Huntingdon journal. (Huntingdon, Pa.) 1843-1859, May 08, 1844, Image 3

Below is the OCR text representation for this newspapers page. It is also available as plain text as well as XML.

    U?llaai• ctraDvatniattentl.
Huntingdon, May 8, I 844.
To Advertisers,
Advertisements must be handed in on Tuesday
morning before 9 o'clock to insure their insertion in
next morning's paper.
Whig Principles.
" T principal objects which, I suppose, engage
Tnon desire and the common exertions of
vV nig party, to bring about, in the Government
1; the United States are :
the will and authority of the nation.
2. AN ADEQUATE REVENUE, with fair protec
tion to AmsnicAx INDUSTRY.
la, embracing farther restrictions on the exercise
of the veto.
4. A faithful administration of the PUBLIC DO
proceeds of sales of it among all the states.
TTON or TOO GOVERNMENT, leaving public officers
perfect freedom of thought and of the right of suf
frage, but with suitable restraints against improper
interference in elections.
6. An amendment of the Constitution, limiting
the incumbent of the Presidential office to a six
These objects attained. I think that we should
cease to he afflicted with basl administration of the
Government."—lfenry Clay.
Comity Committee.
Huntingdon Boro'. T. H. Cremer, Chairman
Allegheny—Joe. Higgins.
Antes—Graham M'Camant.
Barree—Robort Cummins.
Blair—James A. M'Cahan.
Birmingham Borough—James Clarke.
Cromwell—Thomas E. Orbison.
Cass—Maj. John Stever.
Dublin—Brice X. Blair.
Franklin—James Dysart.
Frankstovvn—Seth R. M'Cune.
Gaysport—William M. Lloyd.
Henderson—Adam 11. Hall.
Hopewell—James Entrekin, Jr.
Huston—Jacob Hoover.
Hollidaysburg borough—Ntcholas Hewit.
Morris—John Keller.
Porter—lsrael Grafius, Esq.
Shirley—Benjamin Leas.
Snyder--John Kratzer.
Springfield—K. 1,. Green.
Tell—David Hackedorn.
Tod--Mordecai Chilcote.
Tyrono,—James Morrow.
Union—Eliel Smith.
Walker—Thomas M'Cahan.
Warrioremark—William Hutchison.
West—Dr. John M'Culloch.
Woodbury—Elias Hoover.
Williamsburg borough—John K. Neff.
Democratic Whig State Committee
of' Pennsylvania.
Hon. JOHN REED, Carlisle.
JAMES HANNA, Philadelphia city.
W. M'MAHON, do.
GEO. W. HAMERSLY, Lancaster.
THOS. G. M'CULLOH, Chambersburg.
U. V. PENNIPACKER, Chester co.
R. S. CASSATT, Allegheny.
THOS. H. SILL, Erie.
ROBERT SMITH, Gettysburg.
HENRY PEPPER, Harrisburg.
HENRY W. SNYDER, Union county.
We this week place at the head of our paper the
names of those whom the National Convention has
:elected for the highest offices in the gift of any
free people.
Tire United States Gazette says:—
Of him who stands first, we need say nothing.
Pie voice of congratulation rings out loud and deep
where ever the announcement has reached, and
multitudes, in their enthusiasm, have testified how
deeply he is seated in the affections of the people.
The candidate for the Vice Presidency is a man
worthy of the best endeavors of the Whig party—one
whose nnme is fair and proof against assault —who
has laboured not only for the cause, but with the
statesman who is to be the President of the United
The National Intolligencer, after making brief
mention of the Presidential nomination, thus speaks
of Mr. Frelingliuysen ;
" With regard to the gentleman selected as the
Whig candidate for the Vice Presidency,Theodore
Frelinghuysen, of New Jersey, besides being a
Whig of the first order— one who stood side by
side in the Senate with Mr.lClay for many years—
is a citizen of character so pure and unimpeachable
that malignity Itself would not dare to utter a sylla
ble to his prejudice."
Mr. Clay on the Annezation of
Henry Clay has written a Letter to the National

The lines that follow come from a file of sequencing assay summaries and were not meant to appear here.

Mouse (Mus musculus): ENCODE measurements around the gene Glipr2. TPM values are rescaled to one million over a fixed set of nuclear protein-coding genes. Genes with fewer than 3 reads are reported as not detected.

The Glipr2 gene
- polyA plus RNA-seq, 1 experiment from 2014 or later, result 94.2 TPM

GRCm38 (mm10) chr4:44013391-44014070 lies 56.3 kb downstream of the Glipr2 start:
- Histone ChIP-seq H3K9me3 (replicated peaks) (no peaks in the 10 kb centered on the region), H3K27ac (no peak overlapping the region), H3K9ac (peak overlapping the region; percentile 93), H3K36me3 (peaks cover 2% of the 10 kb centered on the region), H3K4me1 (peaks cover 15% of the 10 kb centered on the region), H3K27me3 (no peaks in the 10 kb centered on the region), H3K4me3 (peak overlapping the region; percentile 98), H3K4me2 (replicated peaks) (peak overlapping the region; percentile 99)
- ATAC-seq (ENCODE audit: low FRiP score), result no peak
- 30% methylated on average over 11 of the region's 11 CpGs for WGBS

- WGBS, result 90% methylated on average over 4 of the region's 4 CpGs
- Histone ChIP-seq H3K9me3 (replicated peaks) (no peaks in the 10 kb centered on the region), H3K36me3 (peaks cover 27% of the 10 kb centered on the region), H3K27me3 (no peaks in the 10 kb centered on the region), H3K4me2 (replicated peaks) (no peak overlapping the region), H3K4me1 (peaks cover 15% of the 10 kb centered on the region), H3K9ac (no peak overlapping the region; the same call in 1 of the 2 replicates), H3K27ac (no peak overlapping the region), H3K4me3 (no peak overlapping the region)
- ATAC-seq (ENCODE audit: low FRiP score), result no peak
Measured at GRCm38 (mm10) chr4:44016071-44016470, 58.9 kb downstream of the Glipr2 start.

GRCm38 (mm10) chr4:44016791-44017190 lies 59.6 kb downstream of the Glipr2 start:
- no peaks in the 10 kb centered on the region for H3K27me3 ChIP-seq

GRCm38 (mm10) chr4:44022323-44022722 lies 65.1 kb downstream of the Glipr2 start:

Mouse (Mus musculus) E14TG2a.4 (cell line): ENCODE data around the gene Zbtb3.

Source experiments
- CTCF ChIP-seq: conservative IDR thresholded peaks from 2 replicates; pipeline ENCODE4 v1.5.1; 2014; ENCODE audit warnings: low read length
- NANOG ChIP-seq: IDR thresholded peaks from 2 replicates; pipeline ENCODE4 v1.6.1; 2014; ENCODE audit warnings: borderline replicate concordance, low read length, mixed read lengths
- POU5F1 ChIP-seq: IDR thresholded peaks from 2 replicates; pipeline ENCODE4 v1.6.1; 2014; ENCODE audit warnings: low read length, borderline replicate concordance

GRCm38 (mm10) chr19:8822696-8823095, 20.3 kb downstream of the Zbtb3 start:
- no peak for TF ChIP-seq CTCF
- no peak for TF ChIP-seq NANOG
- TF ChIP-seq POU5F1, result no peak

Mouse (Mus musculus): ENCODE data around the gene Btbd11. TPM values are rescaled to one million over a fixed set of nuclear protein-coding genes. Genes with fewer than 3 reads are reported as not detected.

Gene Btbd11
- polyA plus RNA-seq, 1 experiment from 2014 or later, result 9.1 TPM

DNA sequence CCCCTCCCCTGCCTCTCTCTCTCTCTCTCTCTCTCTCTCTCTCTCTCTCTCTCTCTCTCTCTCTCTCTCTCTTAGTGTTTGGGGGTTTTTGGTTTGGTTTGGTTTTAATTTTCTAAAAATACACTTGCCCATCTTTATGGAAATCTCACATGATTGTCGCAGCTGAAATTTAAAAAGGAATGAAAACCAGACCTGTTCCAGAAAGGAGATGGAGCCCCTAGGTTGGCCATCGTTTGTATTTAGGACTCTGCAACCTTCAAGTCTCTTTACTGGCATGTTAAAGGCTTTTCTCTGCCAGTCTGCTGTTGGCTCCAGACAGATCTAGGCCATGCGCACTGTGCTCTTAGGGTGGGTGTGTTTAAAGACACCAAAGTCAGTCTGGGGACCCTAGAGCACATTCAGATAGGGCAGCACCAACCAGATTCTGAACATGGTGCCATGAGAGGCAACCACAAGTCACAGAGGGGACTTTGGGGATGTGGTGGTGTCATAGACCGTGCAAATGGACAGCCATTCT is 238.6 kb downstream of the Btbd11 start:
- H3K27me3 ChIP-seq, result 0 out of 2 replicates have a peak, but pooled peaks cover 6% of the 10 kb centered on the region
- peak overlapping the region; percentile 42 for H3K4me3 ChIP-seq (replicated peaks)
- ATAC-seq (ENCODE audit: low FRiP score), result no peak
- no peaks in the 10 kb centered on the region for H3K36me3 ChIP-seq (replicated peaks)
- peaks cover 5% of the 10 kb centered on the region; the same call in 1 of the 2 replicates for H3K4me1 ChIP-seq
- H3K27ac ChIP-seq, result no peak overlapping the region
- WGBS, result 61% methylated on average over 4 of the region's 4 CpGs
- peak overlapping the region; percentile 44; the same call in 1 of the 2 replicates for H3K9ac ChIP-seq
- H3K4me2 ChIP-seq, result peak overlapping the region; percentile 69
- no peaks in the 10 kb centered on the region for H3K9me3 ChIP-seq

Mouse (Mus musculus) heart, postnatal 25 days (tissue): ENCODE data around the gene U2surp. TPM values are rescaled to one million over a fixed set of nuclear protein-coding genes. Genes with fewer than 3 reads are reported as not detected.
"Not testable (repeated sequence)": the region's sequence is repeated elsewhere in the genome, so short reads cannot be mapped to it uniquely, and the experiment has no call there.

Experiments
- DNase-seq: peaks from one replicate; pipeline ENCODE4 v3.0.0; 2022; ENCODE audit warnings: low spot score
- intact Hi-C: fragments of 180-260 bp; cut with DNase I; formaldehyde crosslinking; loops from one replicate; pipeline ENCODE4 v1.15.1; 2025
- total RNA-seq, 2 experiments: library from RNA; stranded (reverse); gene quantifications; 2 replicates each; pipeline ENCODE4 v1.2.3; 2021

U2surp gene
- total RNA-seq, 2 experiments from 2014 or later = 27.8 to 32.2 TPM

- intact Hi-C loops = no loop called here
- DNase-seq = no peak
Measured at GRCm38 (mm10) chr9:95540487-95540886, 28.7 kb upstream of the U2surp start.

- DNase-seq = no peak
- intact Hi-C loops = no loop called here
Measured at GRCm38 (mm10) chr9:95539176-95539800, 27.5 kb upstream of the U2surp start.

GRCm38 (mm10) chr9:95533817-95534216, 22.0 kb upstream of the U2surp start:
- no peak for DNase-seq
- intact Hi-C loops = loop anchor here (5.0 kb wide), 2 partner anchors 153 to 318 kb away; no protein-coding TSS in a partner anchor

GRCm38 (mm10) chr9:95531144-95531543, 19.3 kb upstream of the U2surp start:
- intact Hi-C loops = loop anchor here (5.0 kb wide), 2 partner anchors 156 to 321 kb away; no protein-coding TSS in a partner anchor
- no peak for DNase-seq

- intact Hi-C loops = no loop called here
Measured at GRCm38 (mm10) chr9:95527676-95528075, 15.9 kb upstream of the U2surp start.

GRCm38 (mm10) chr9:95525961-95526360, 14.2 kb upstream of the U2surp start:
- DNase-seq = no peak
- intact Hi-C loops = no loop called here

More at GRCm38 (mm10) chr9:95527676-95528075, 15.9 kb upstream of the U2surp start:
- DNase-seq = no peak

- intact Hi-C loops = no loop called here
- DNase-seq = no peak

Intolligencer on the subject of the Annexation of
Texas to the United States, which will be read
with great interest and satisfaction. Its frank and
manly sentiments will endear the distinguished
author still more to the people of the Union.
The Editor of the Philadelphia Inquirer remarks in
reference to it, that " it has given great satisfaction
in that city not only to the political friends of the
distinguished author, but to hundreds of others who
cherish national honor and national honesty, as of
far more importance than partisan views or purpo
ses. The letter is regarded not only as a glorious
emanation from the mind of a great statesman,but as
the legitimate offspring of the heart of a true patriot.
The views throughout are calm, dignified, truthful,
Christian, Republican and American. They are
expressed in clear and forcible, chaste as Well as ele
gant language. It is really refreshing to read such
a paper upon so grave and important a subject. Its
persual is calculated to make one love his country
more, and at the same time, to encourage and stim
ulate the noblest emotions and principles of the hu
man heart. This letter will decide many a doubt
ing mind,as to the impropriety of annexing Texaeun
der the circumstances. 'We have heard it praised
warmly and generously by individ'ls who are know:.
to us as decided in their political opposition to Mr.
Clay. It may be read with pleasure, because o( its
pacific doctrines—because of the earnest and elo
quent manner in which it sustains good faith and
national honer; because of the manly spirit it in•
culcates, in relation to week and strong national
antagonists; and because of the patriotic views which
it embodies, in relation to the preservation of the
Union. livery Whig must feel proud of this doc
ument and its sentiments, every Christian must
commend and applaud them."
We will publish the letter next week.
Mr. Van Duren on the Annexation
of Texas.
Martin Von Buren has also written a letter, to
ono of his political friends, on the Texas Question.
The letter-was published in the Washington Globe,
and filled about seven columns of that paper. The
effect of this letter upon the Locofocos is well des
cribed in the following extract from "Oliver Old
echoer." letter of the 28th ult.
" Great has been the commotion in the locofoco
camp, to-day. Had a bomb fallen among the party
as they oat in conclave the consternation could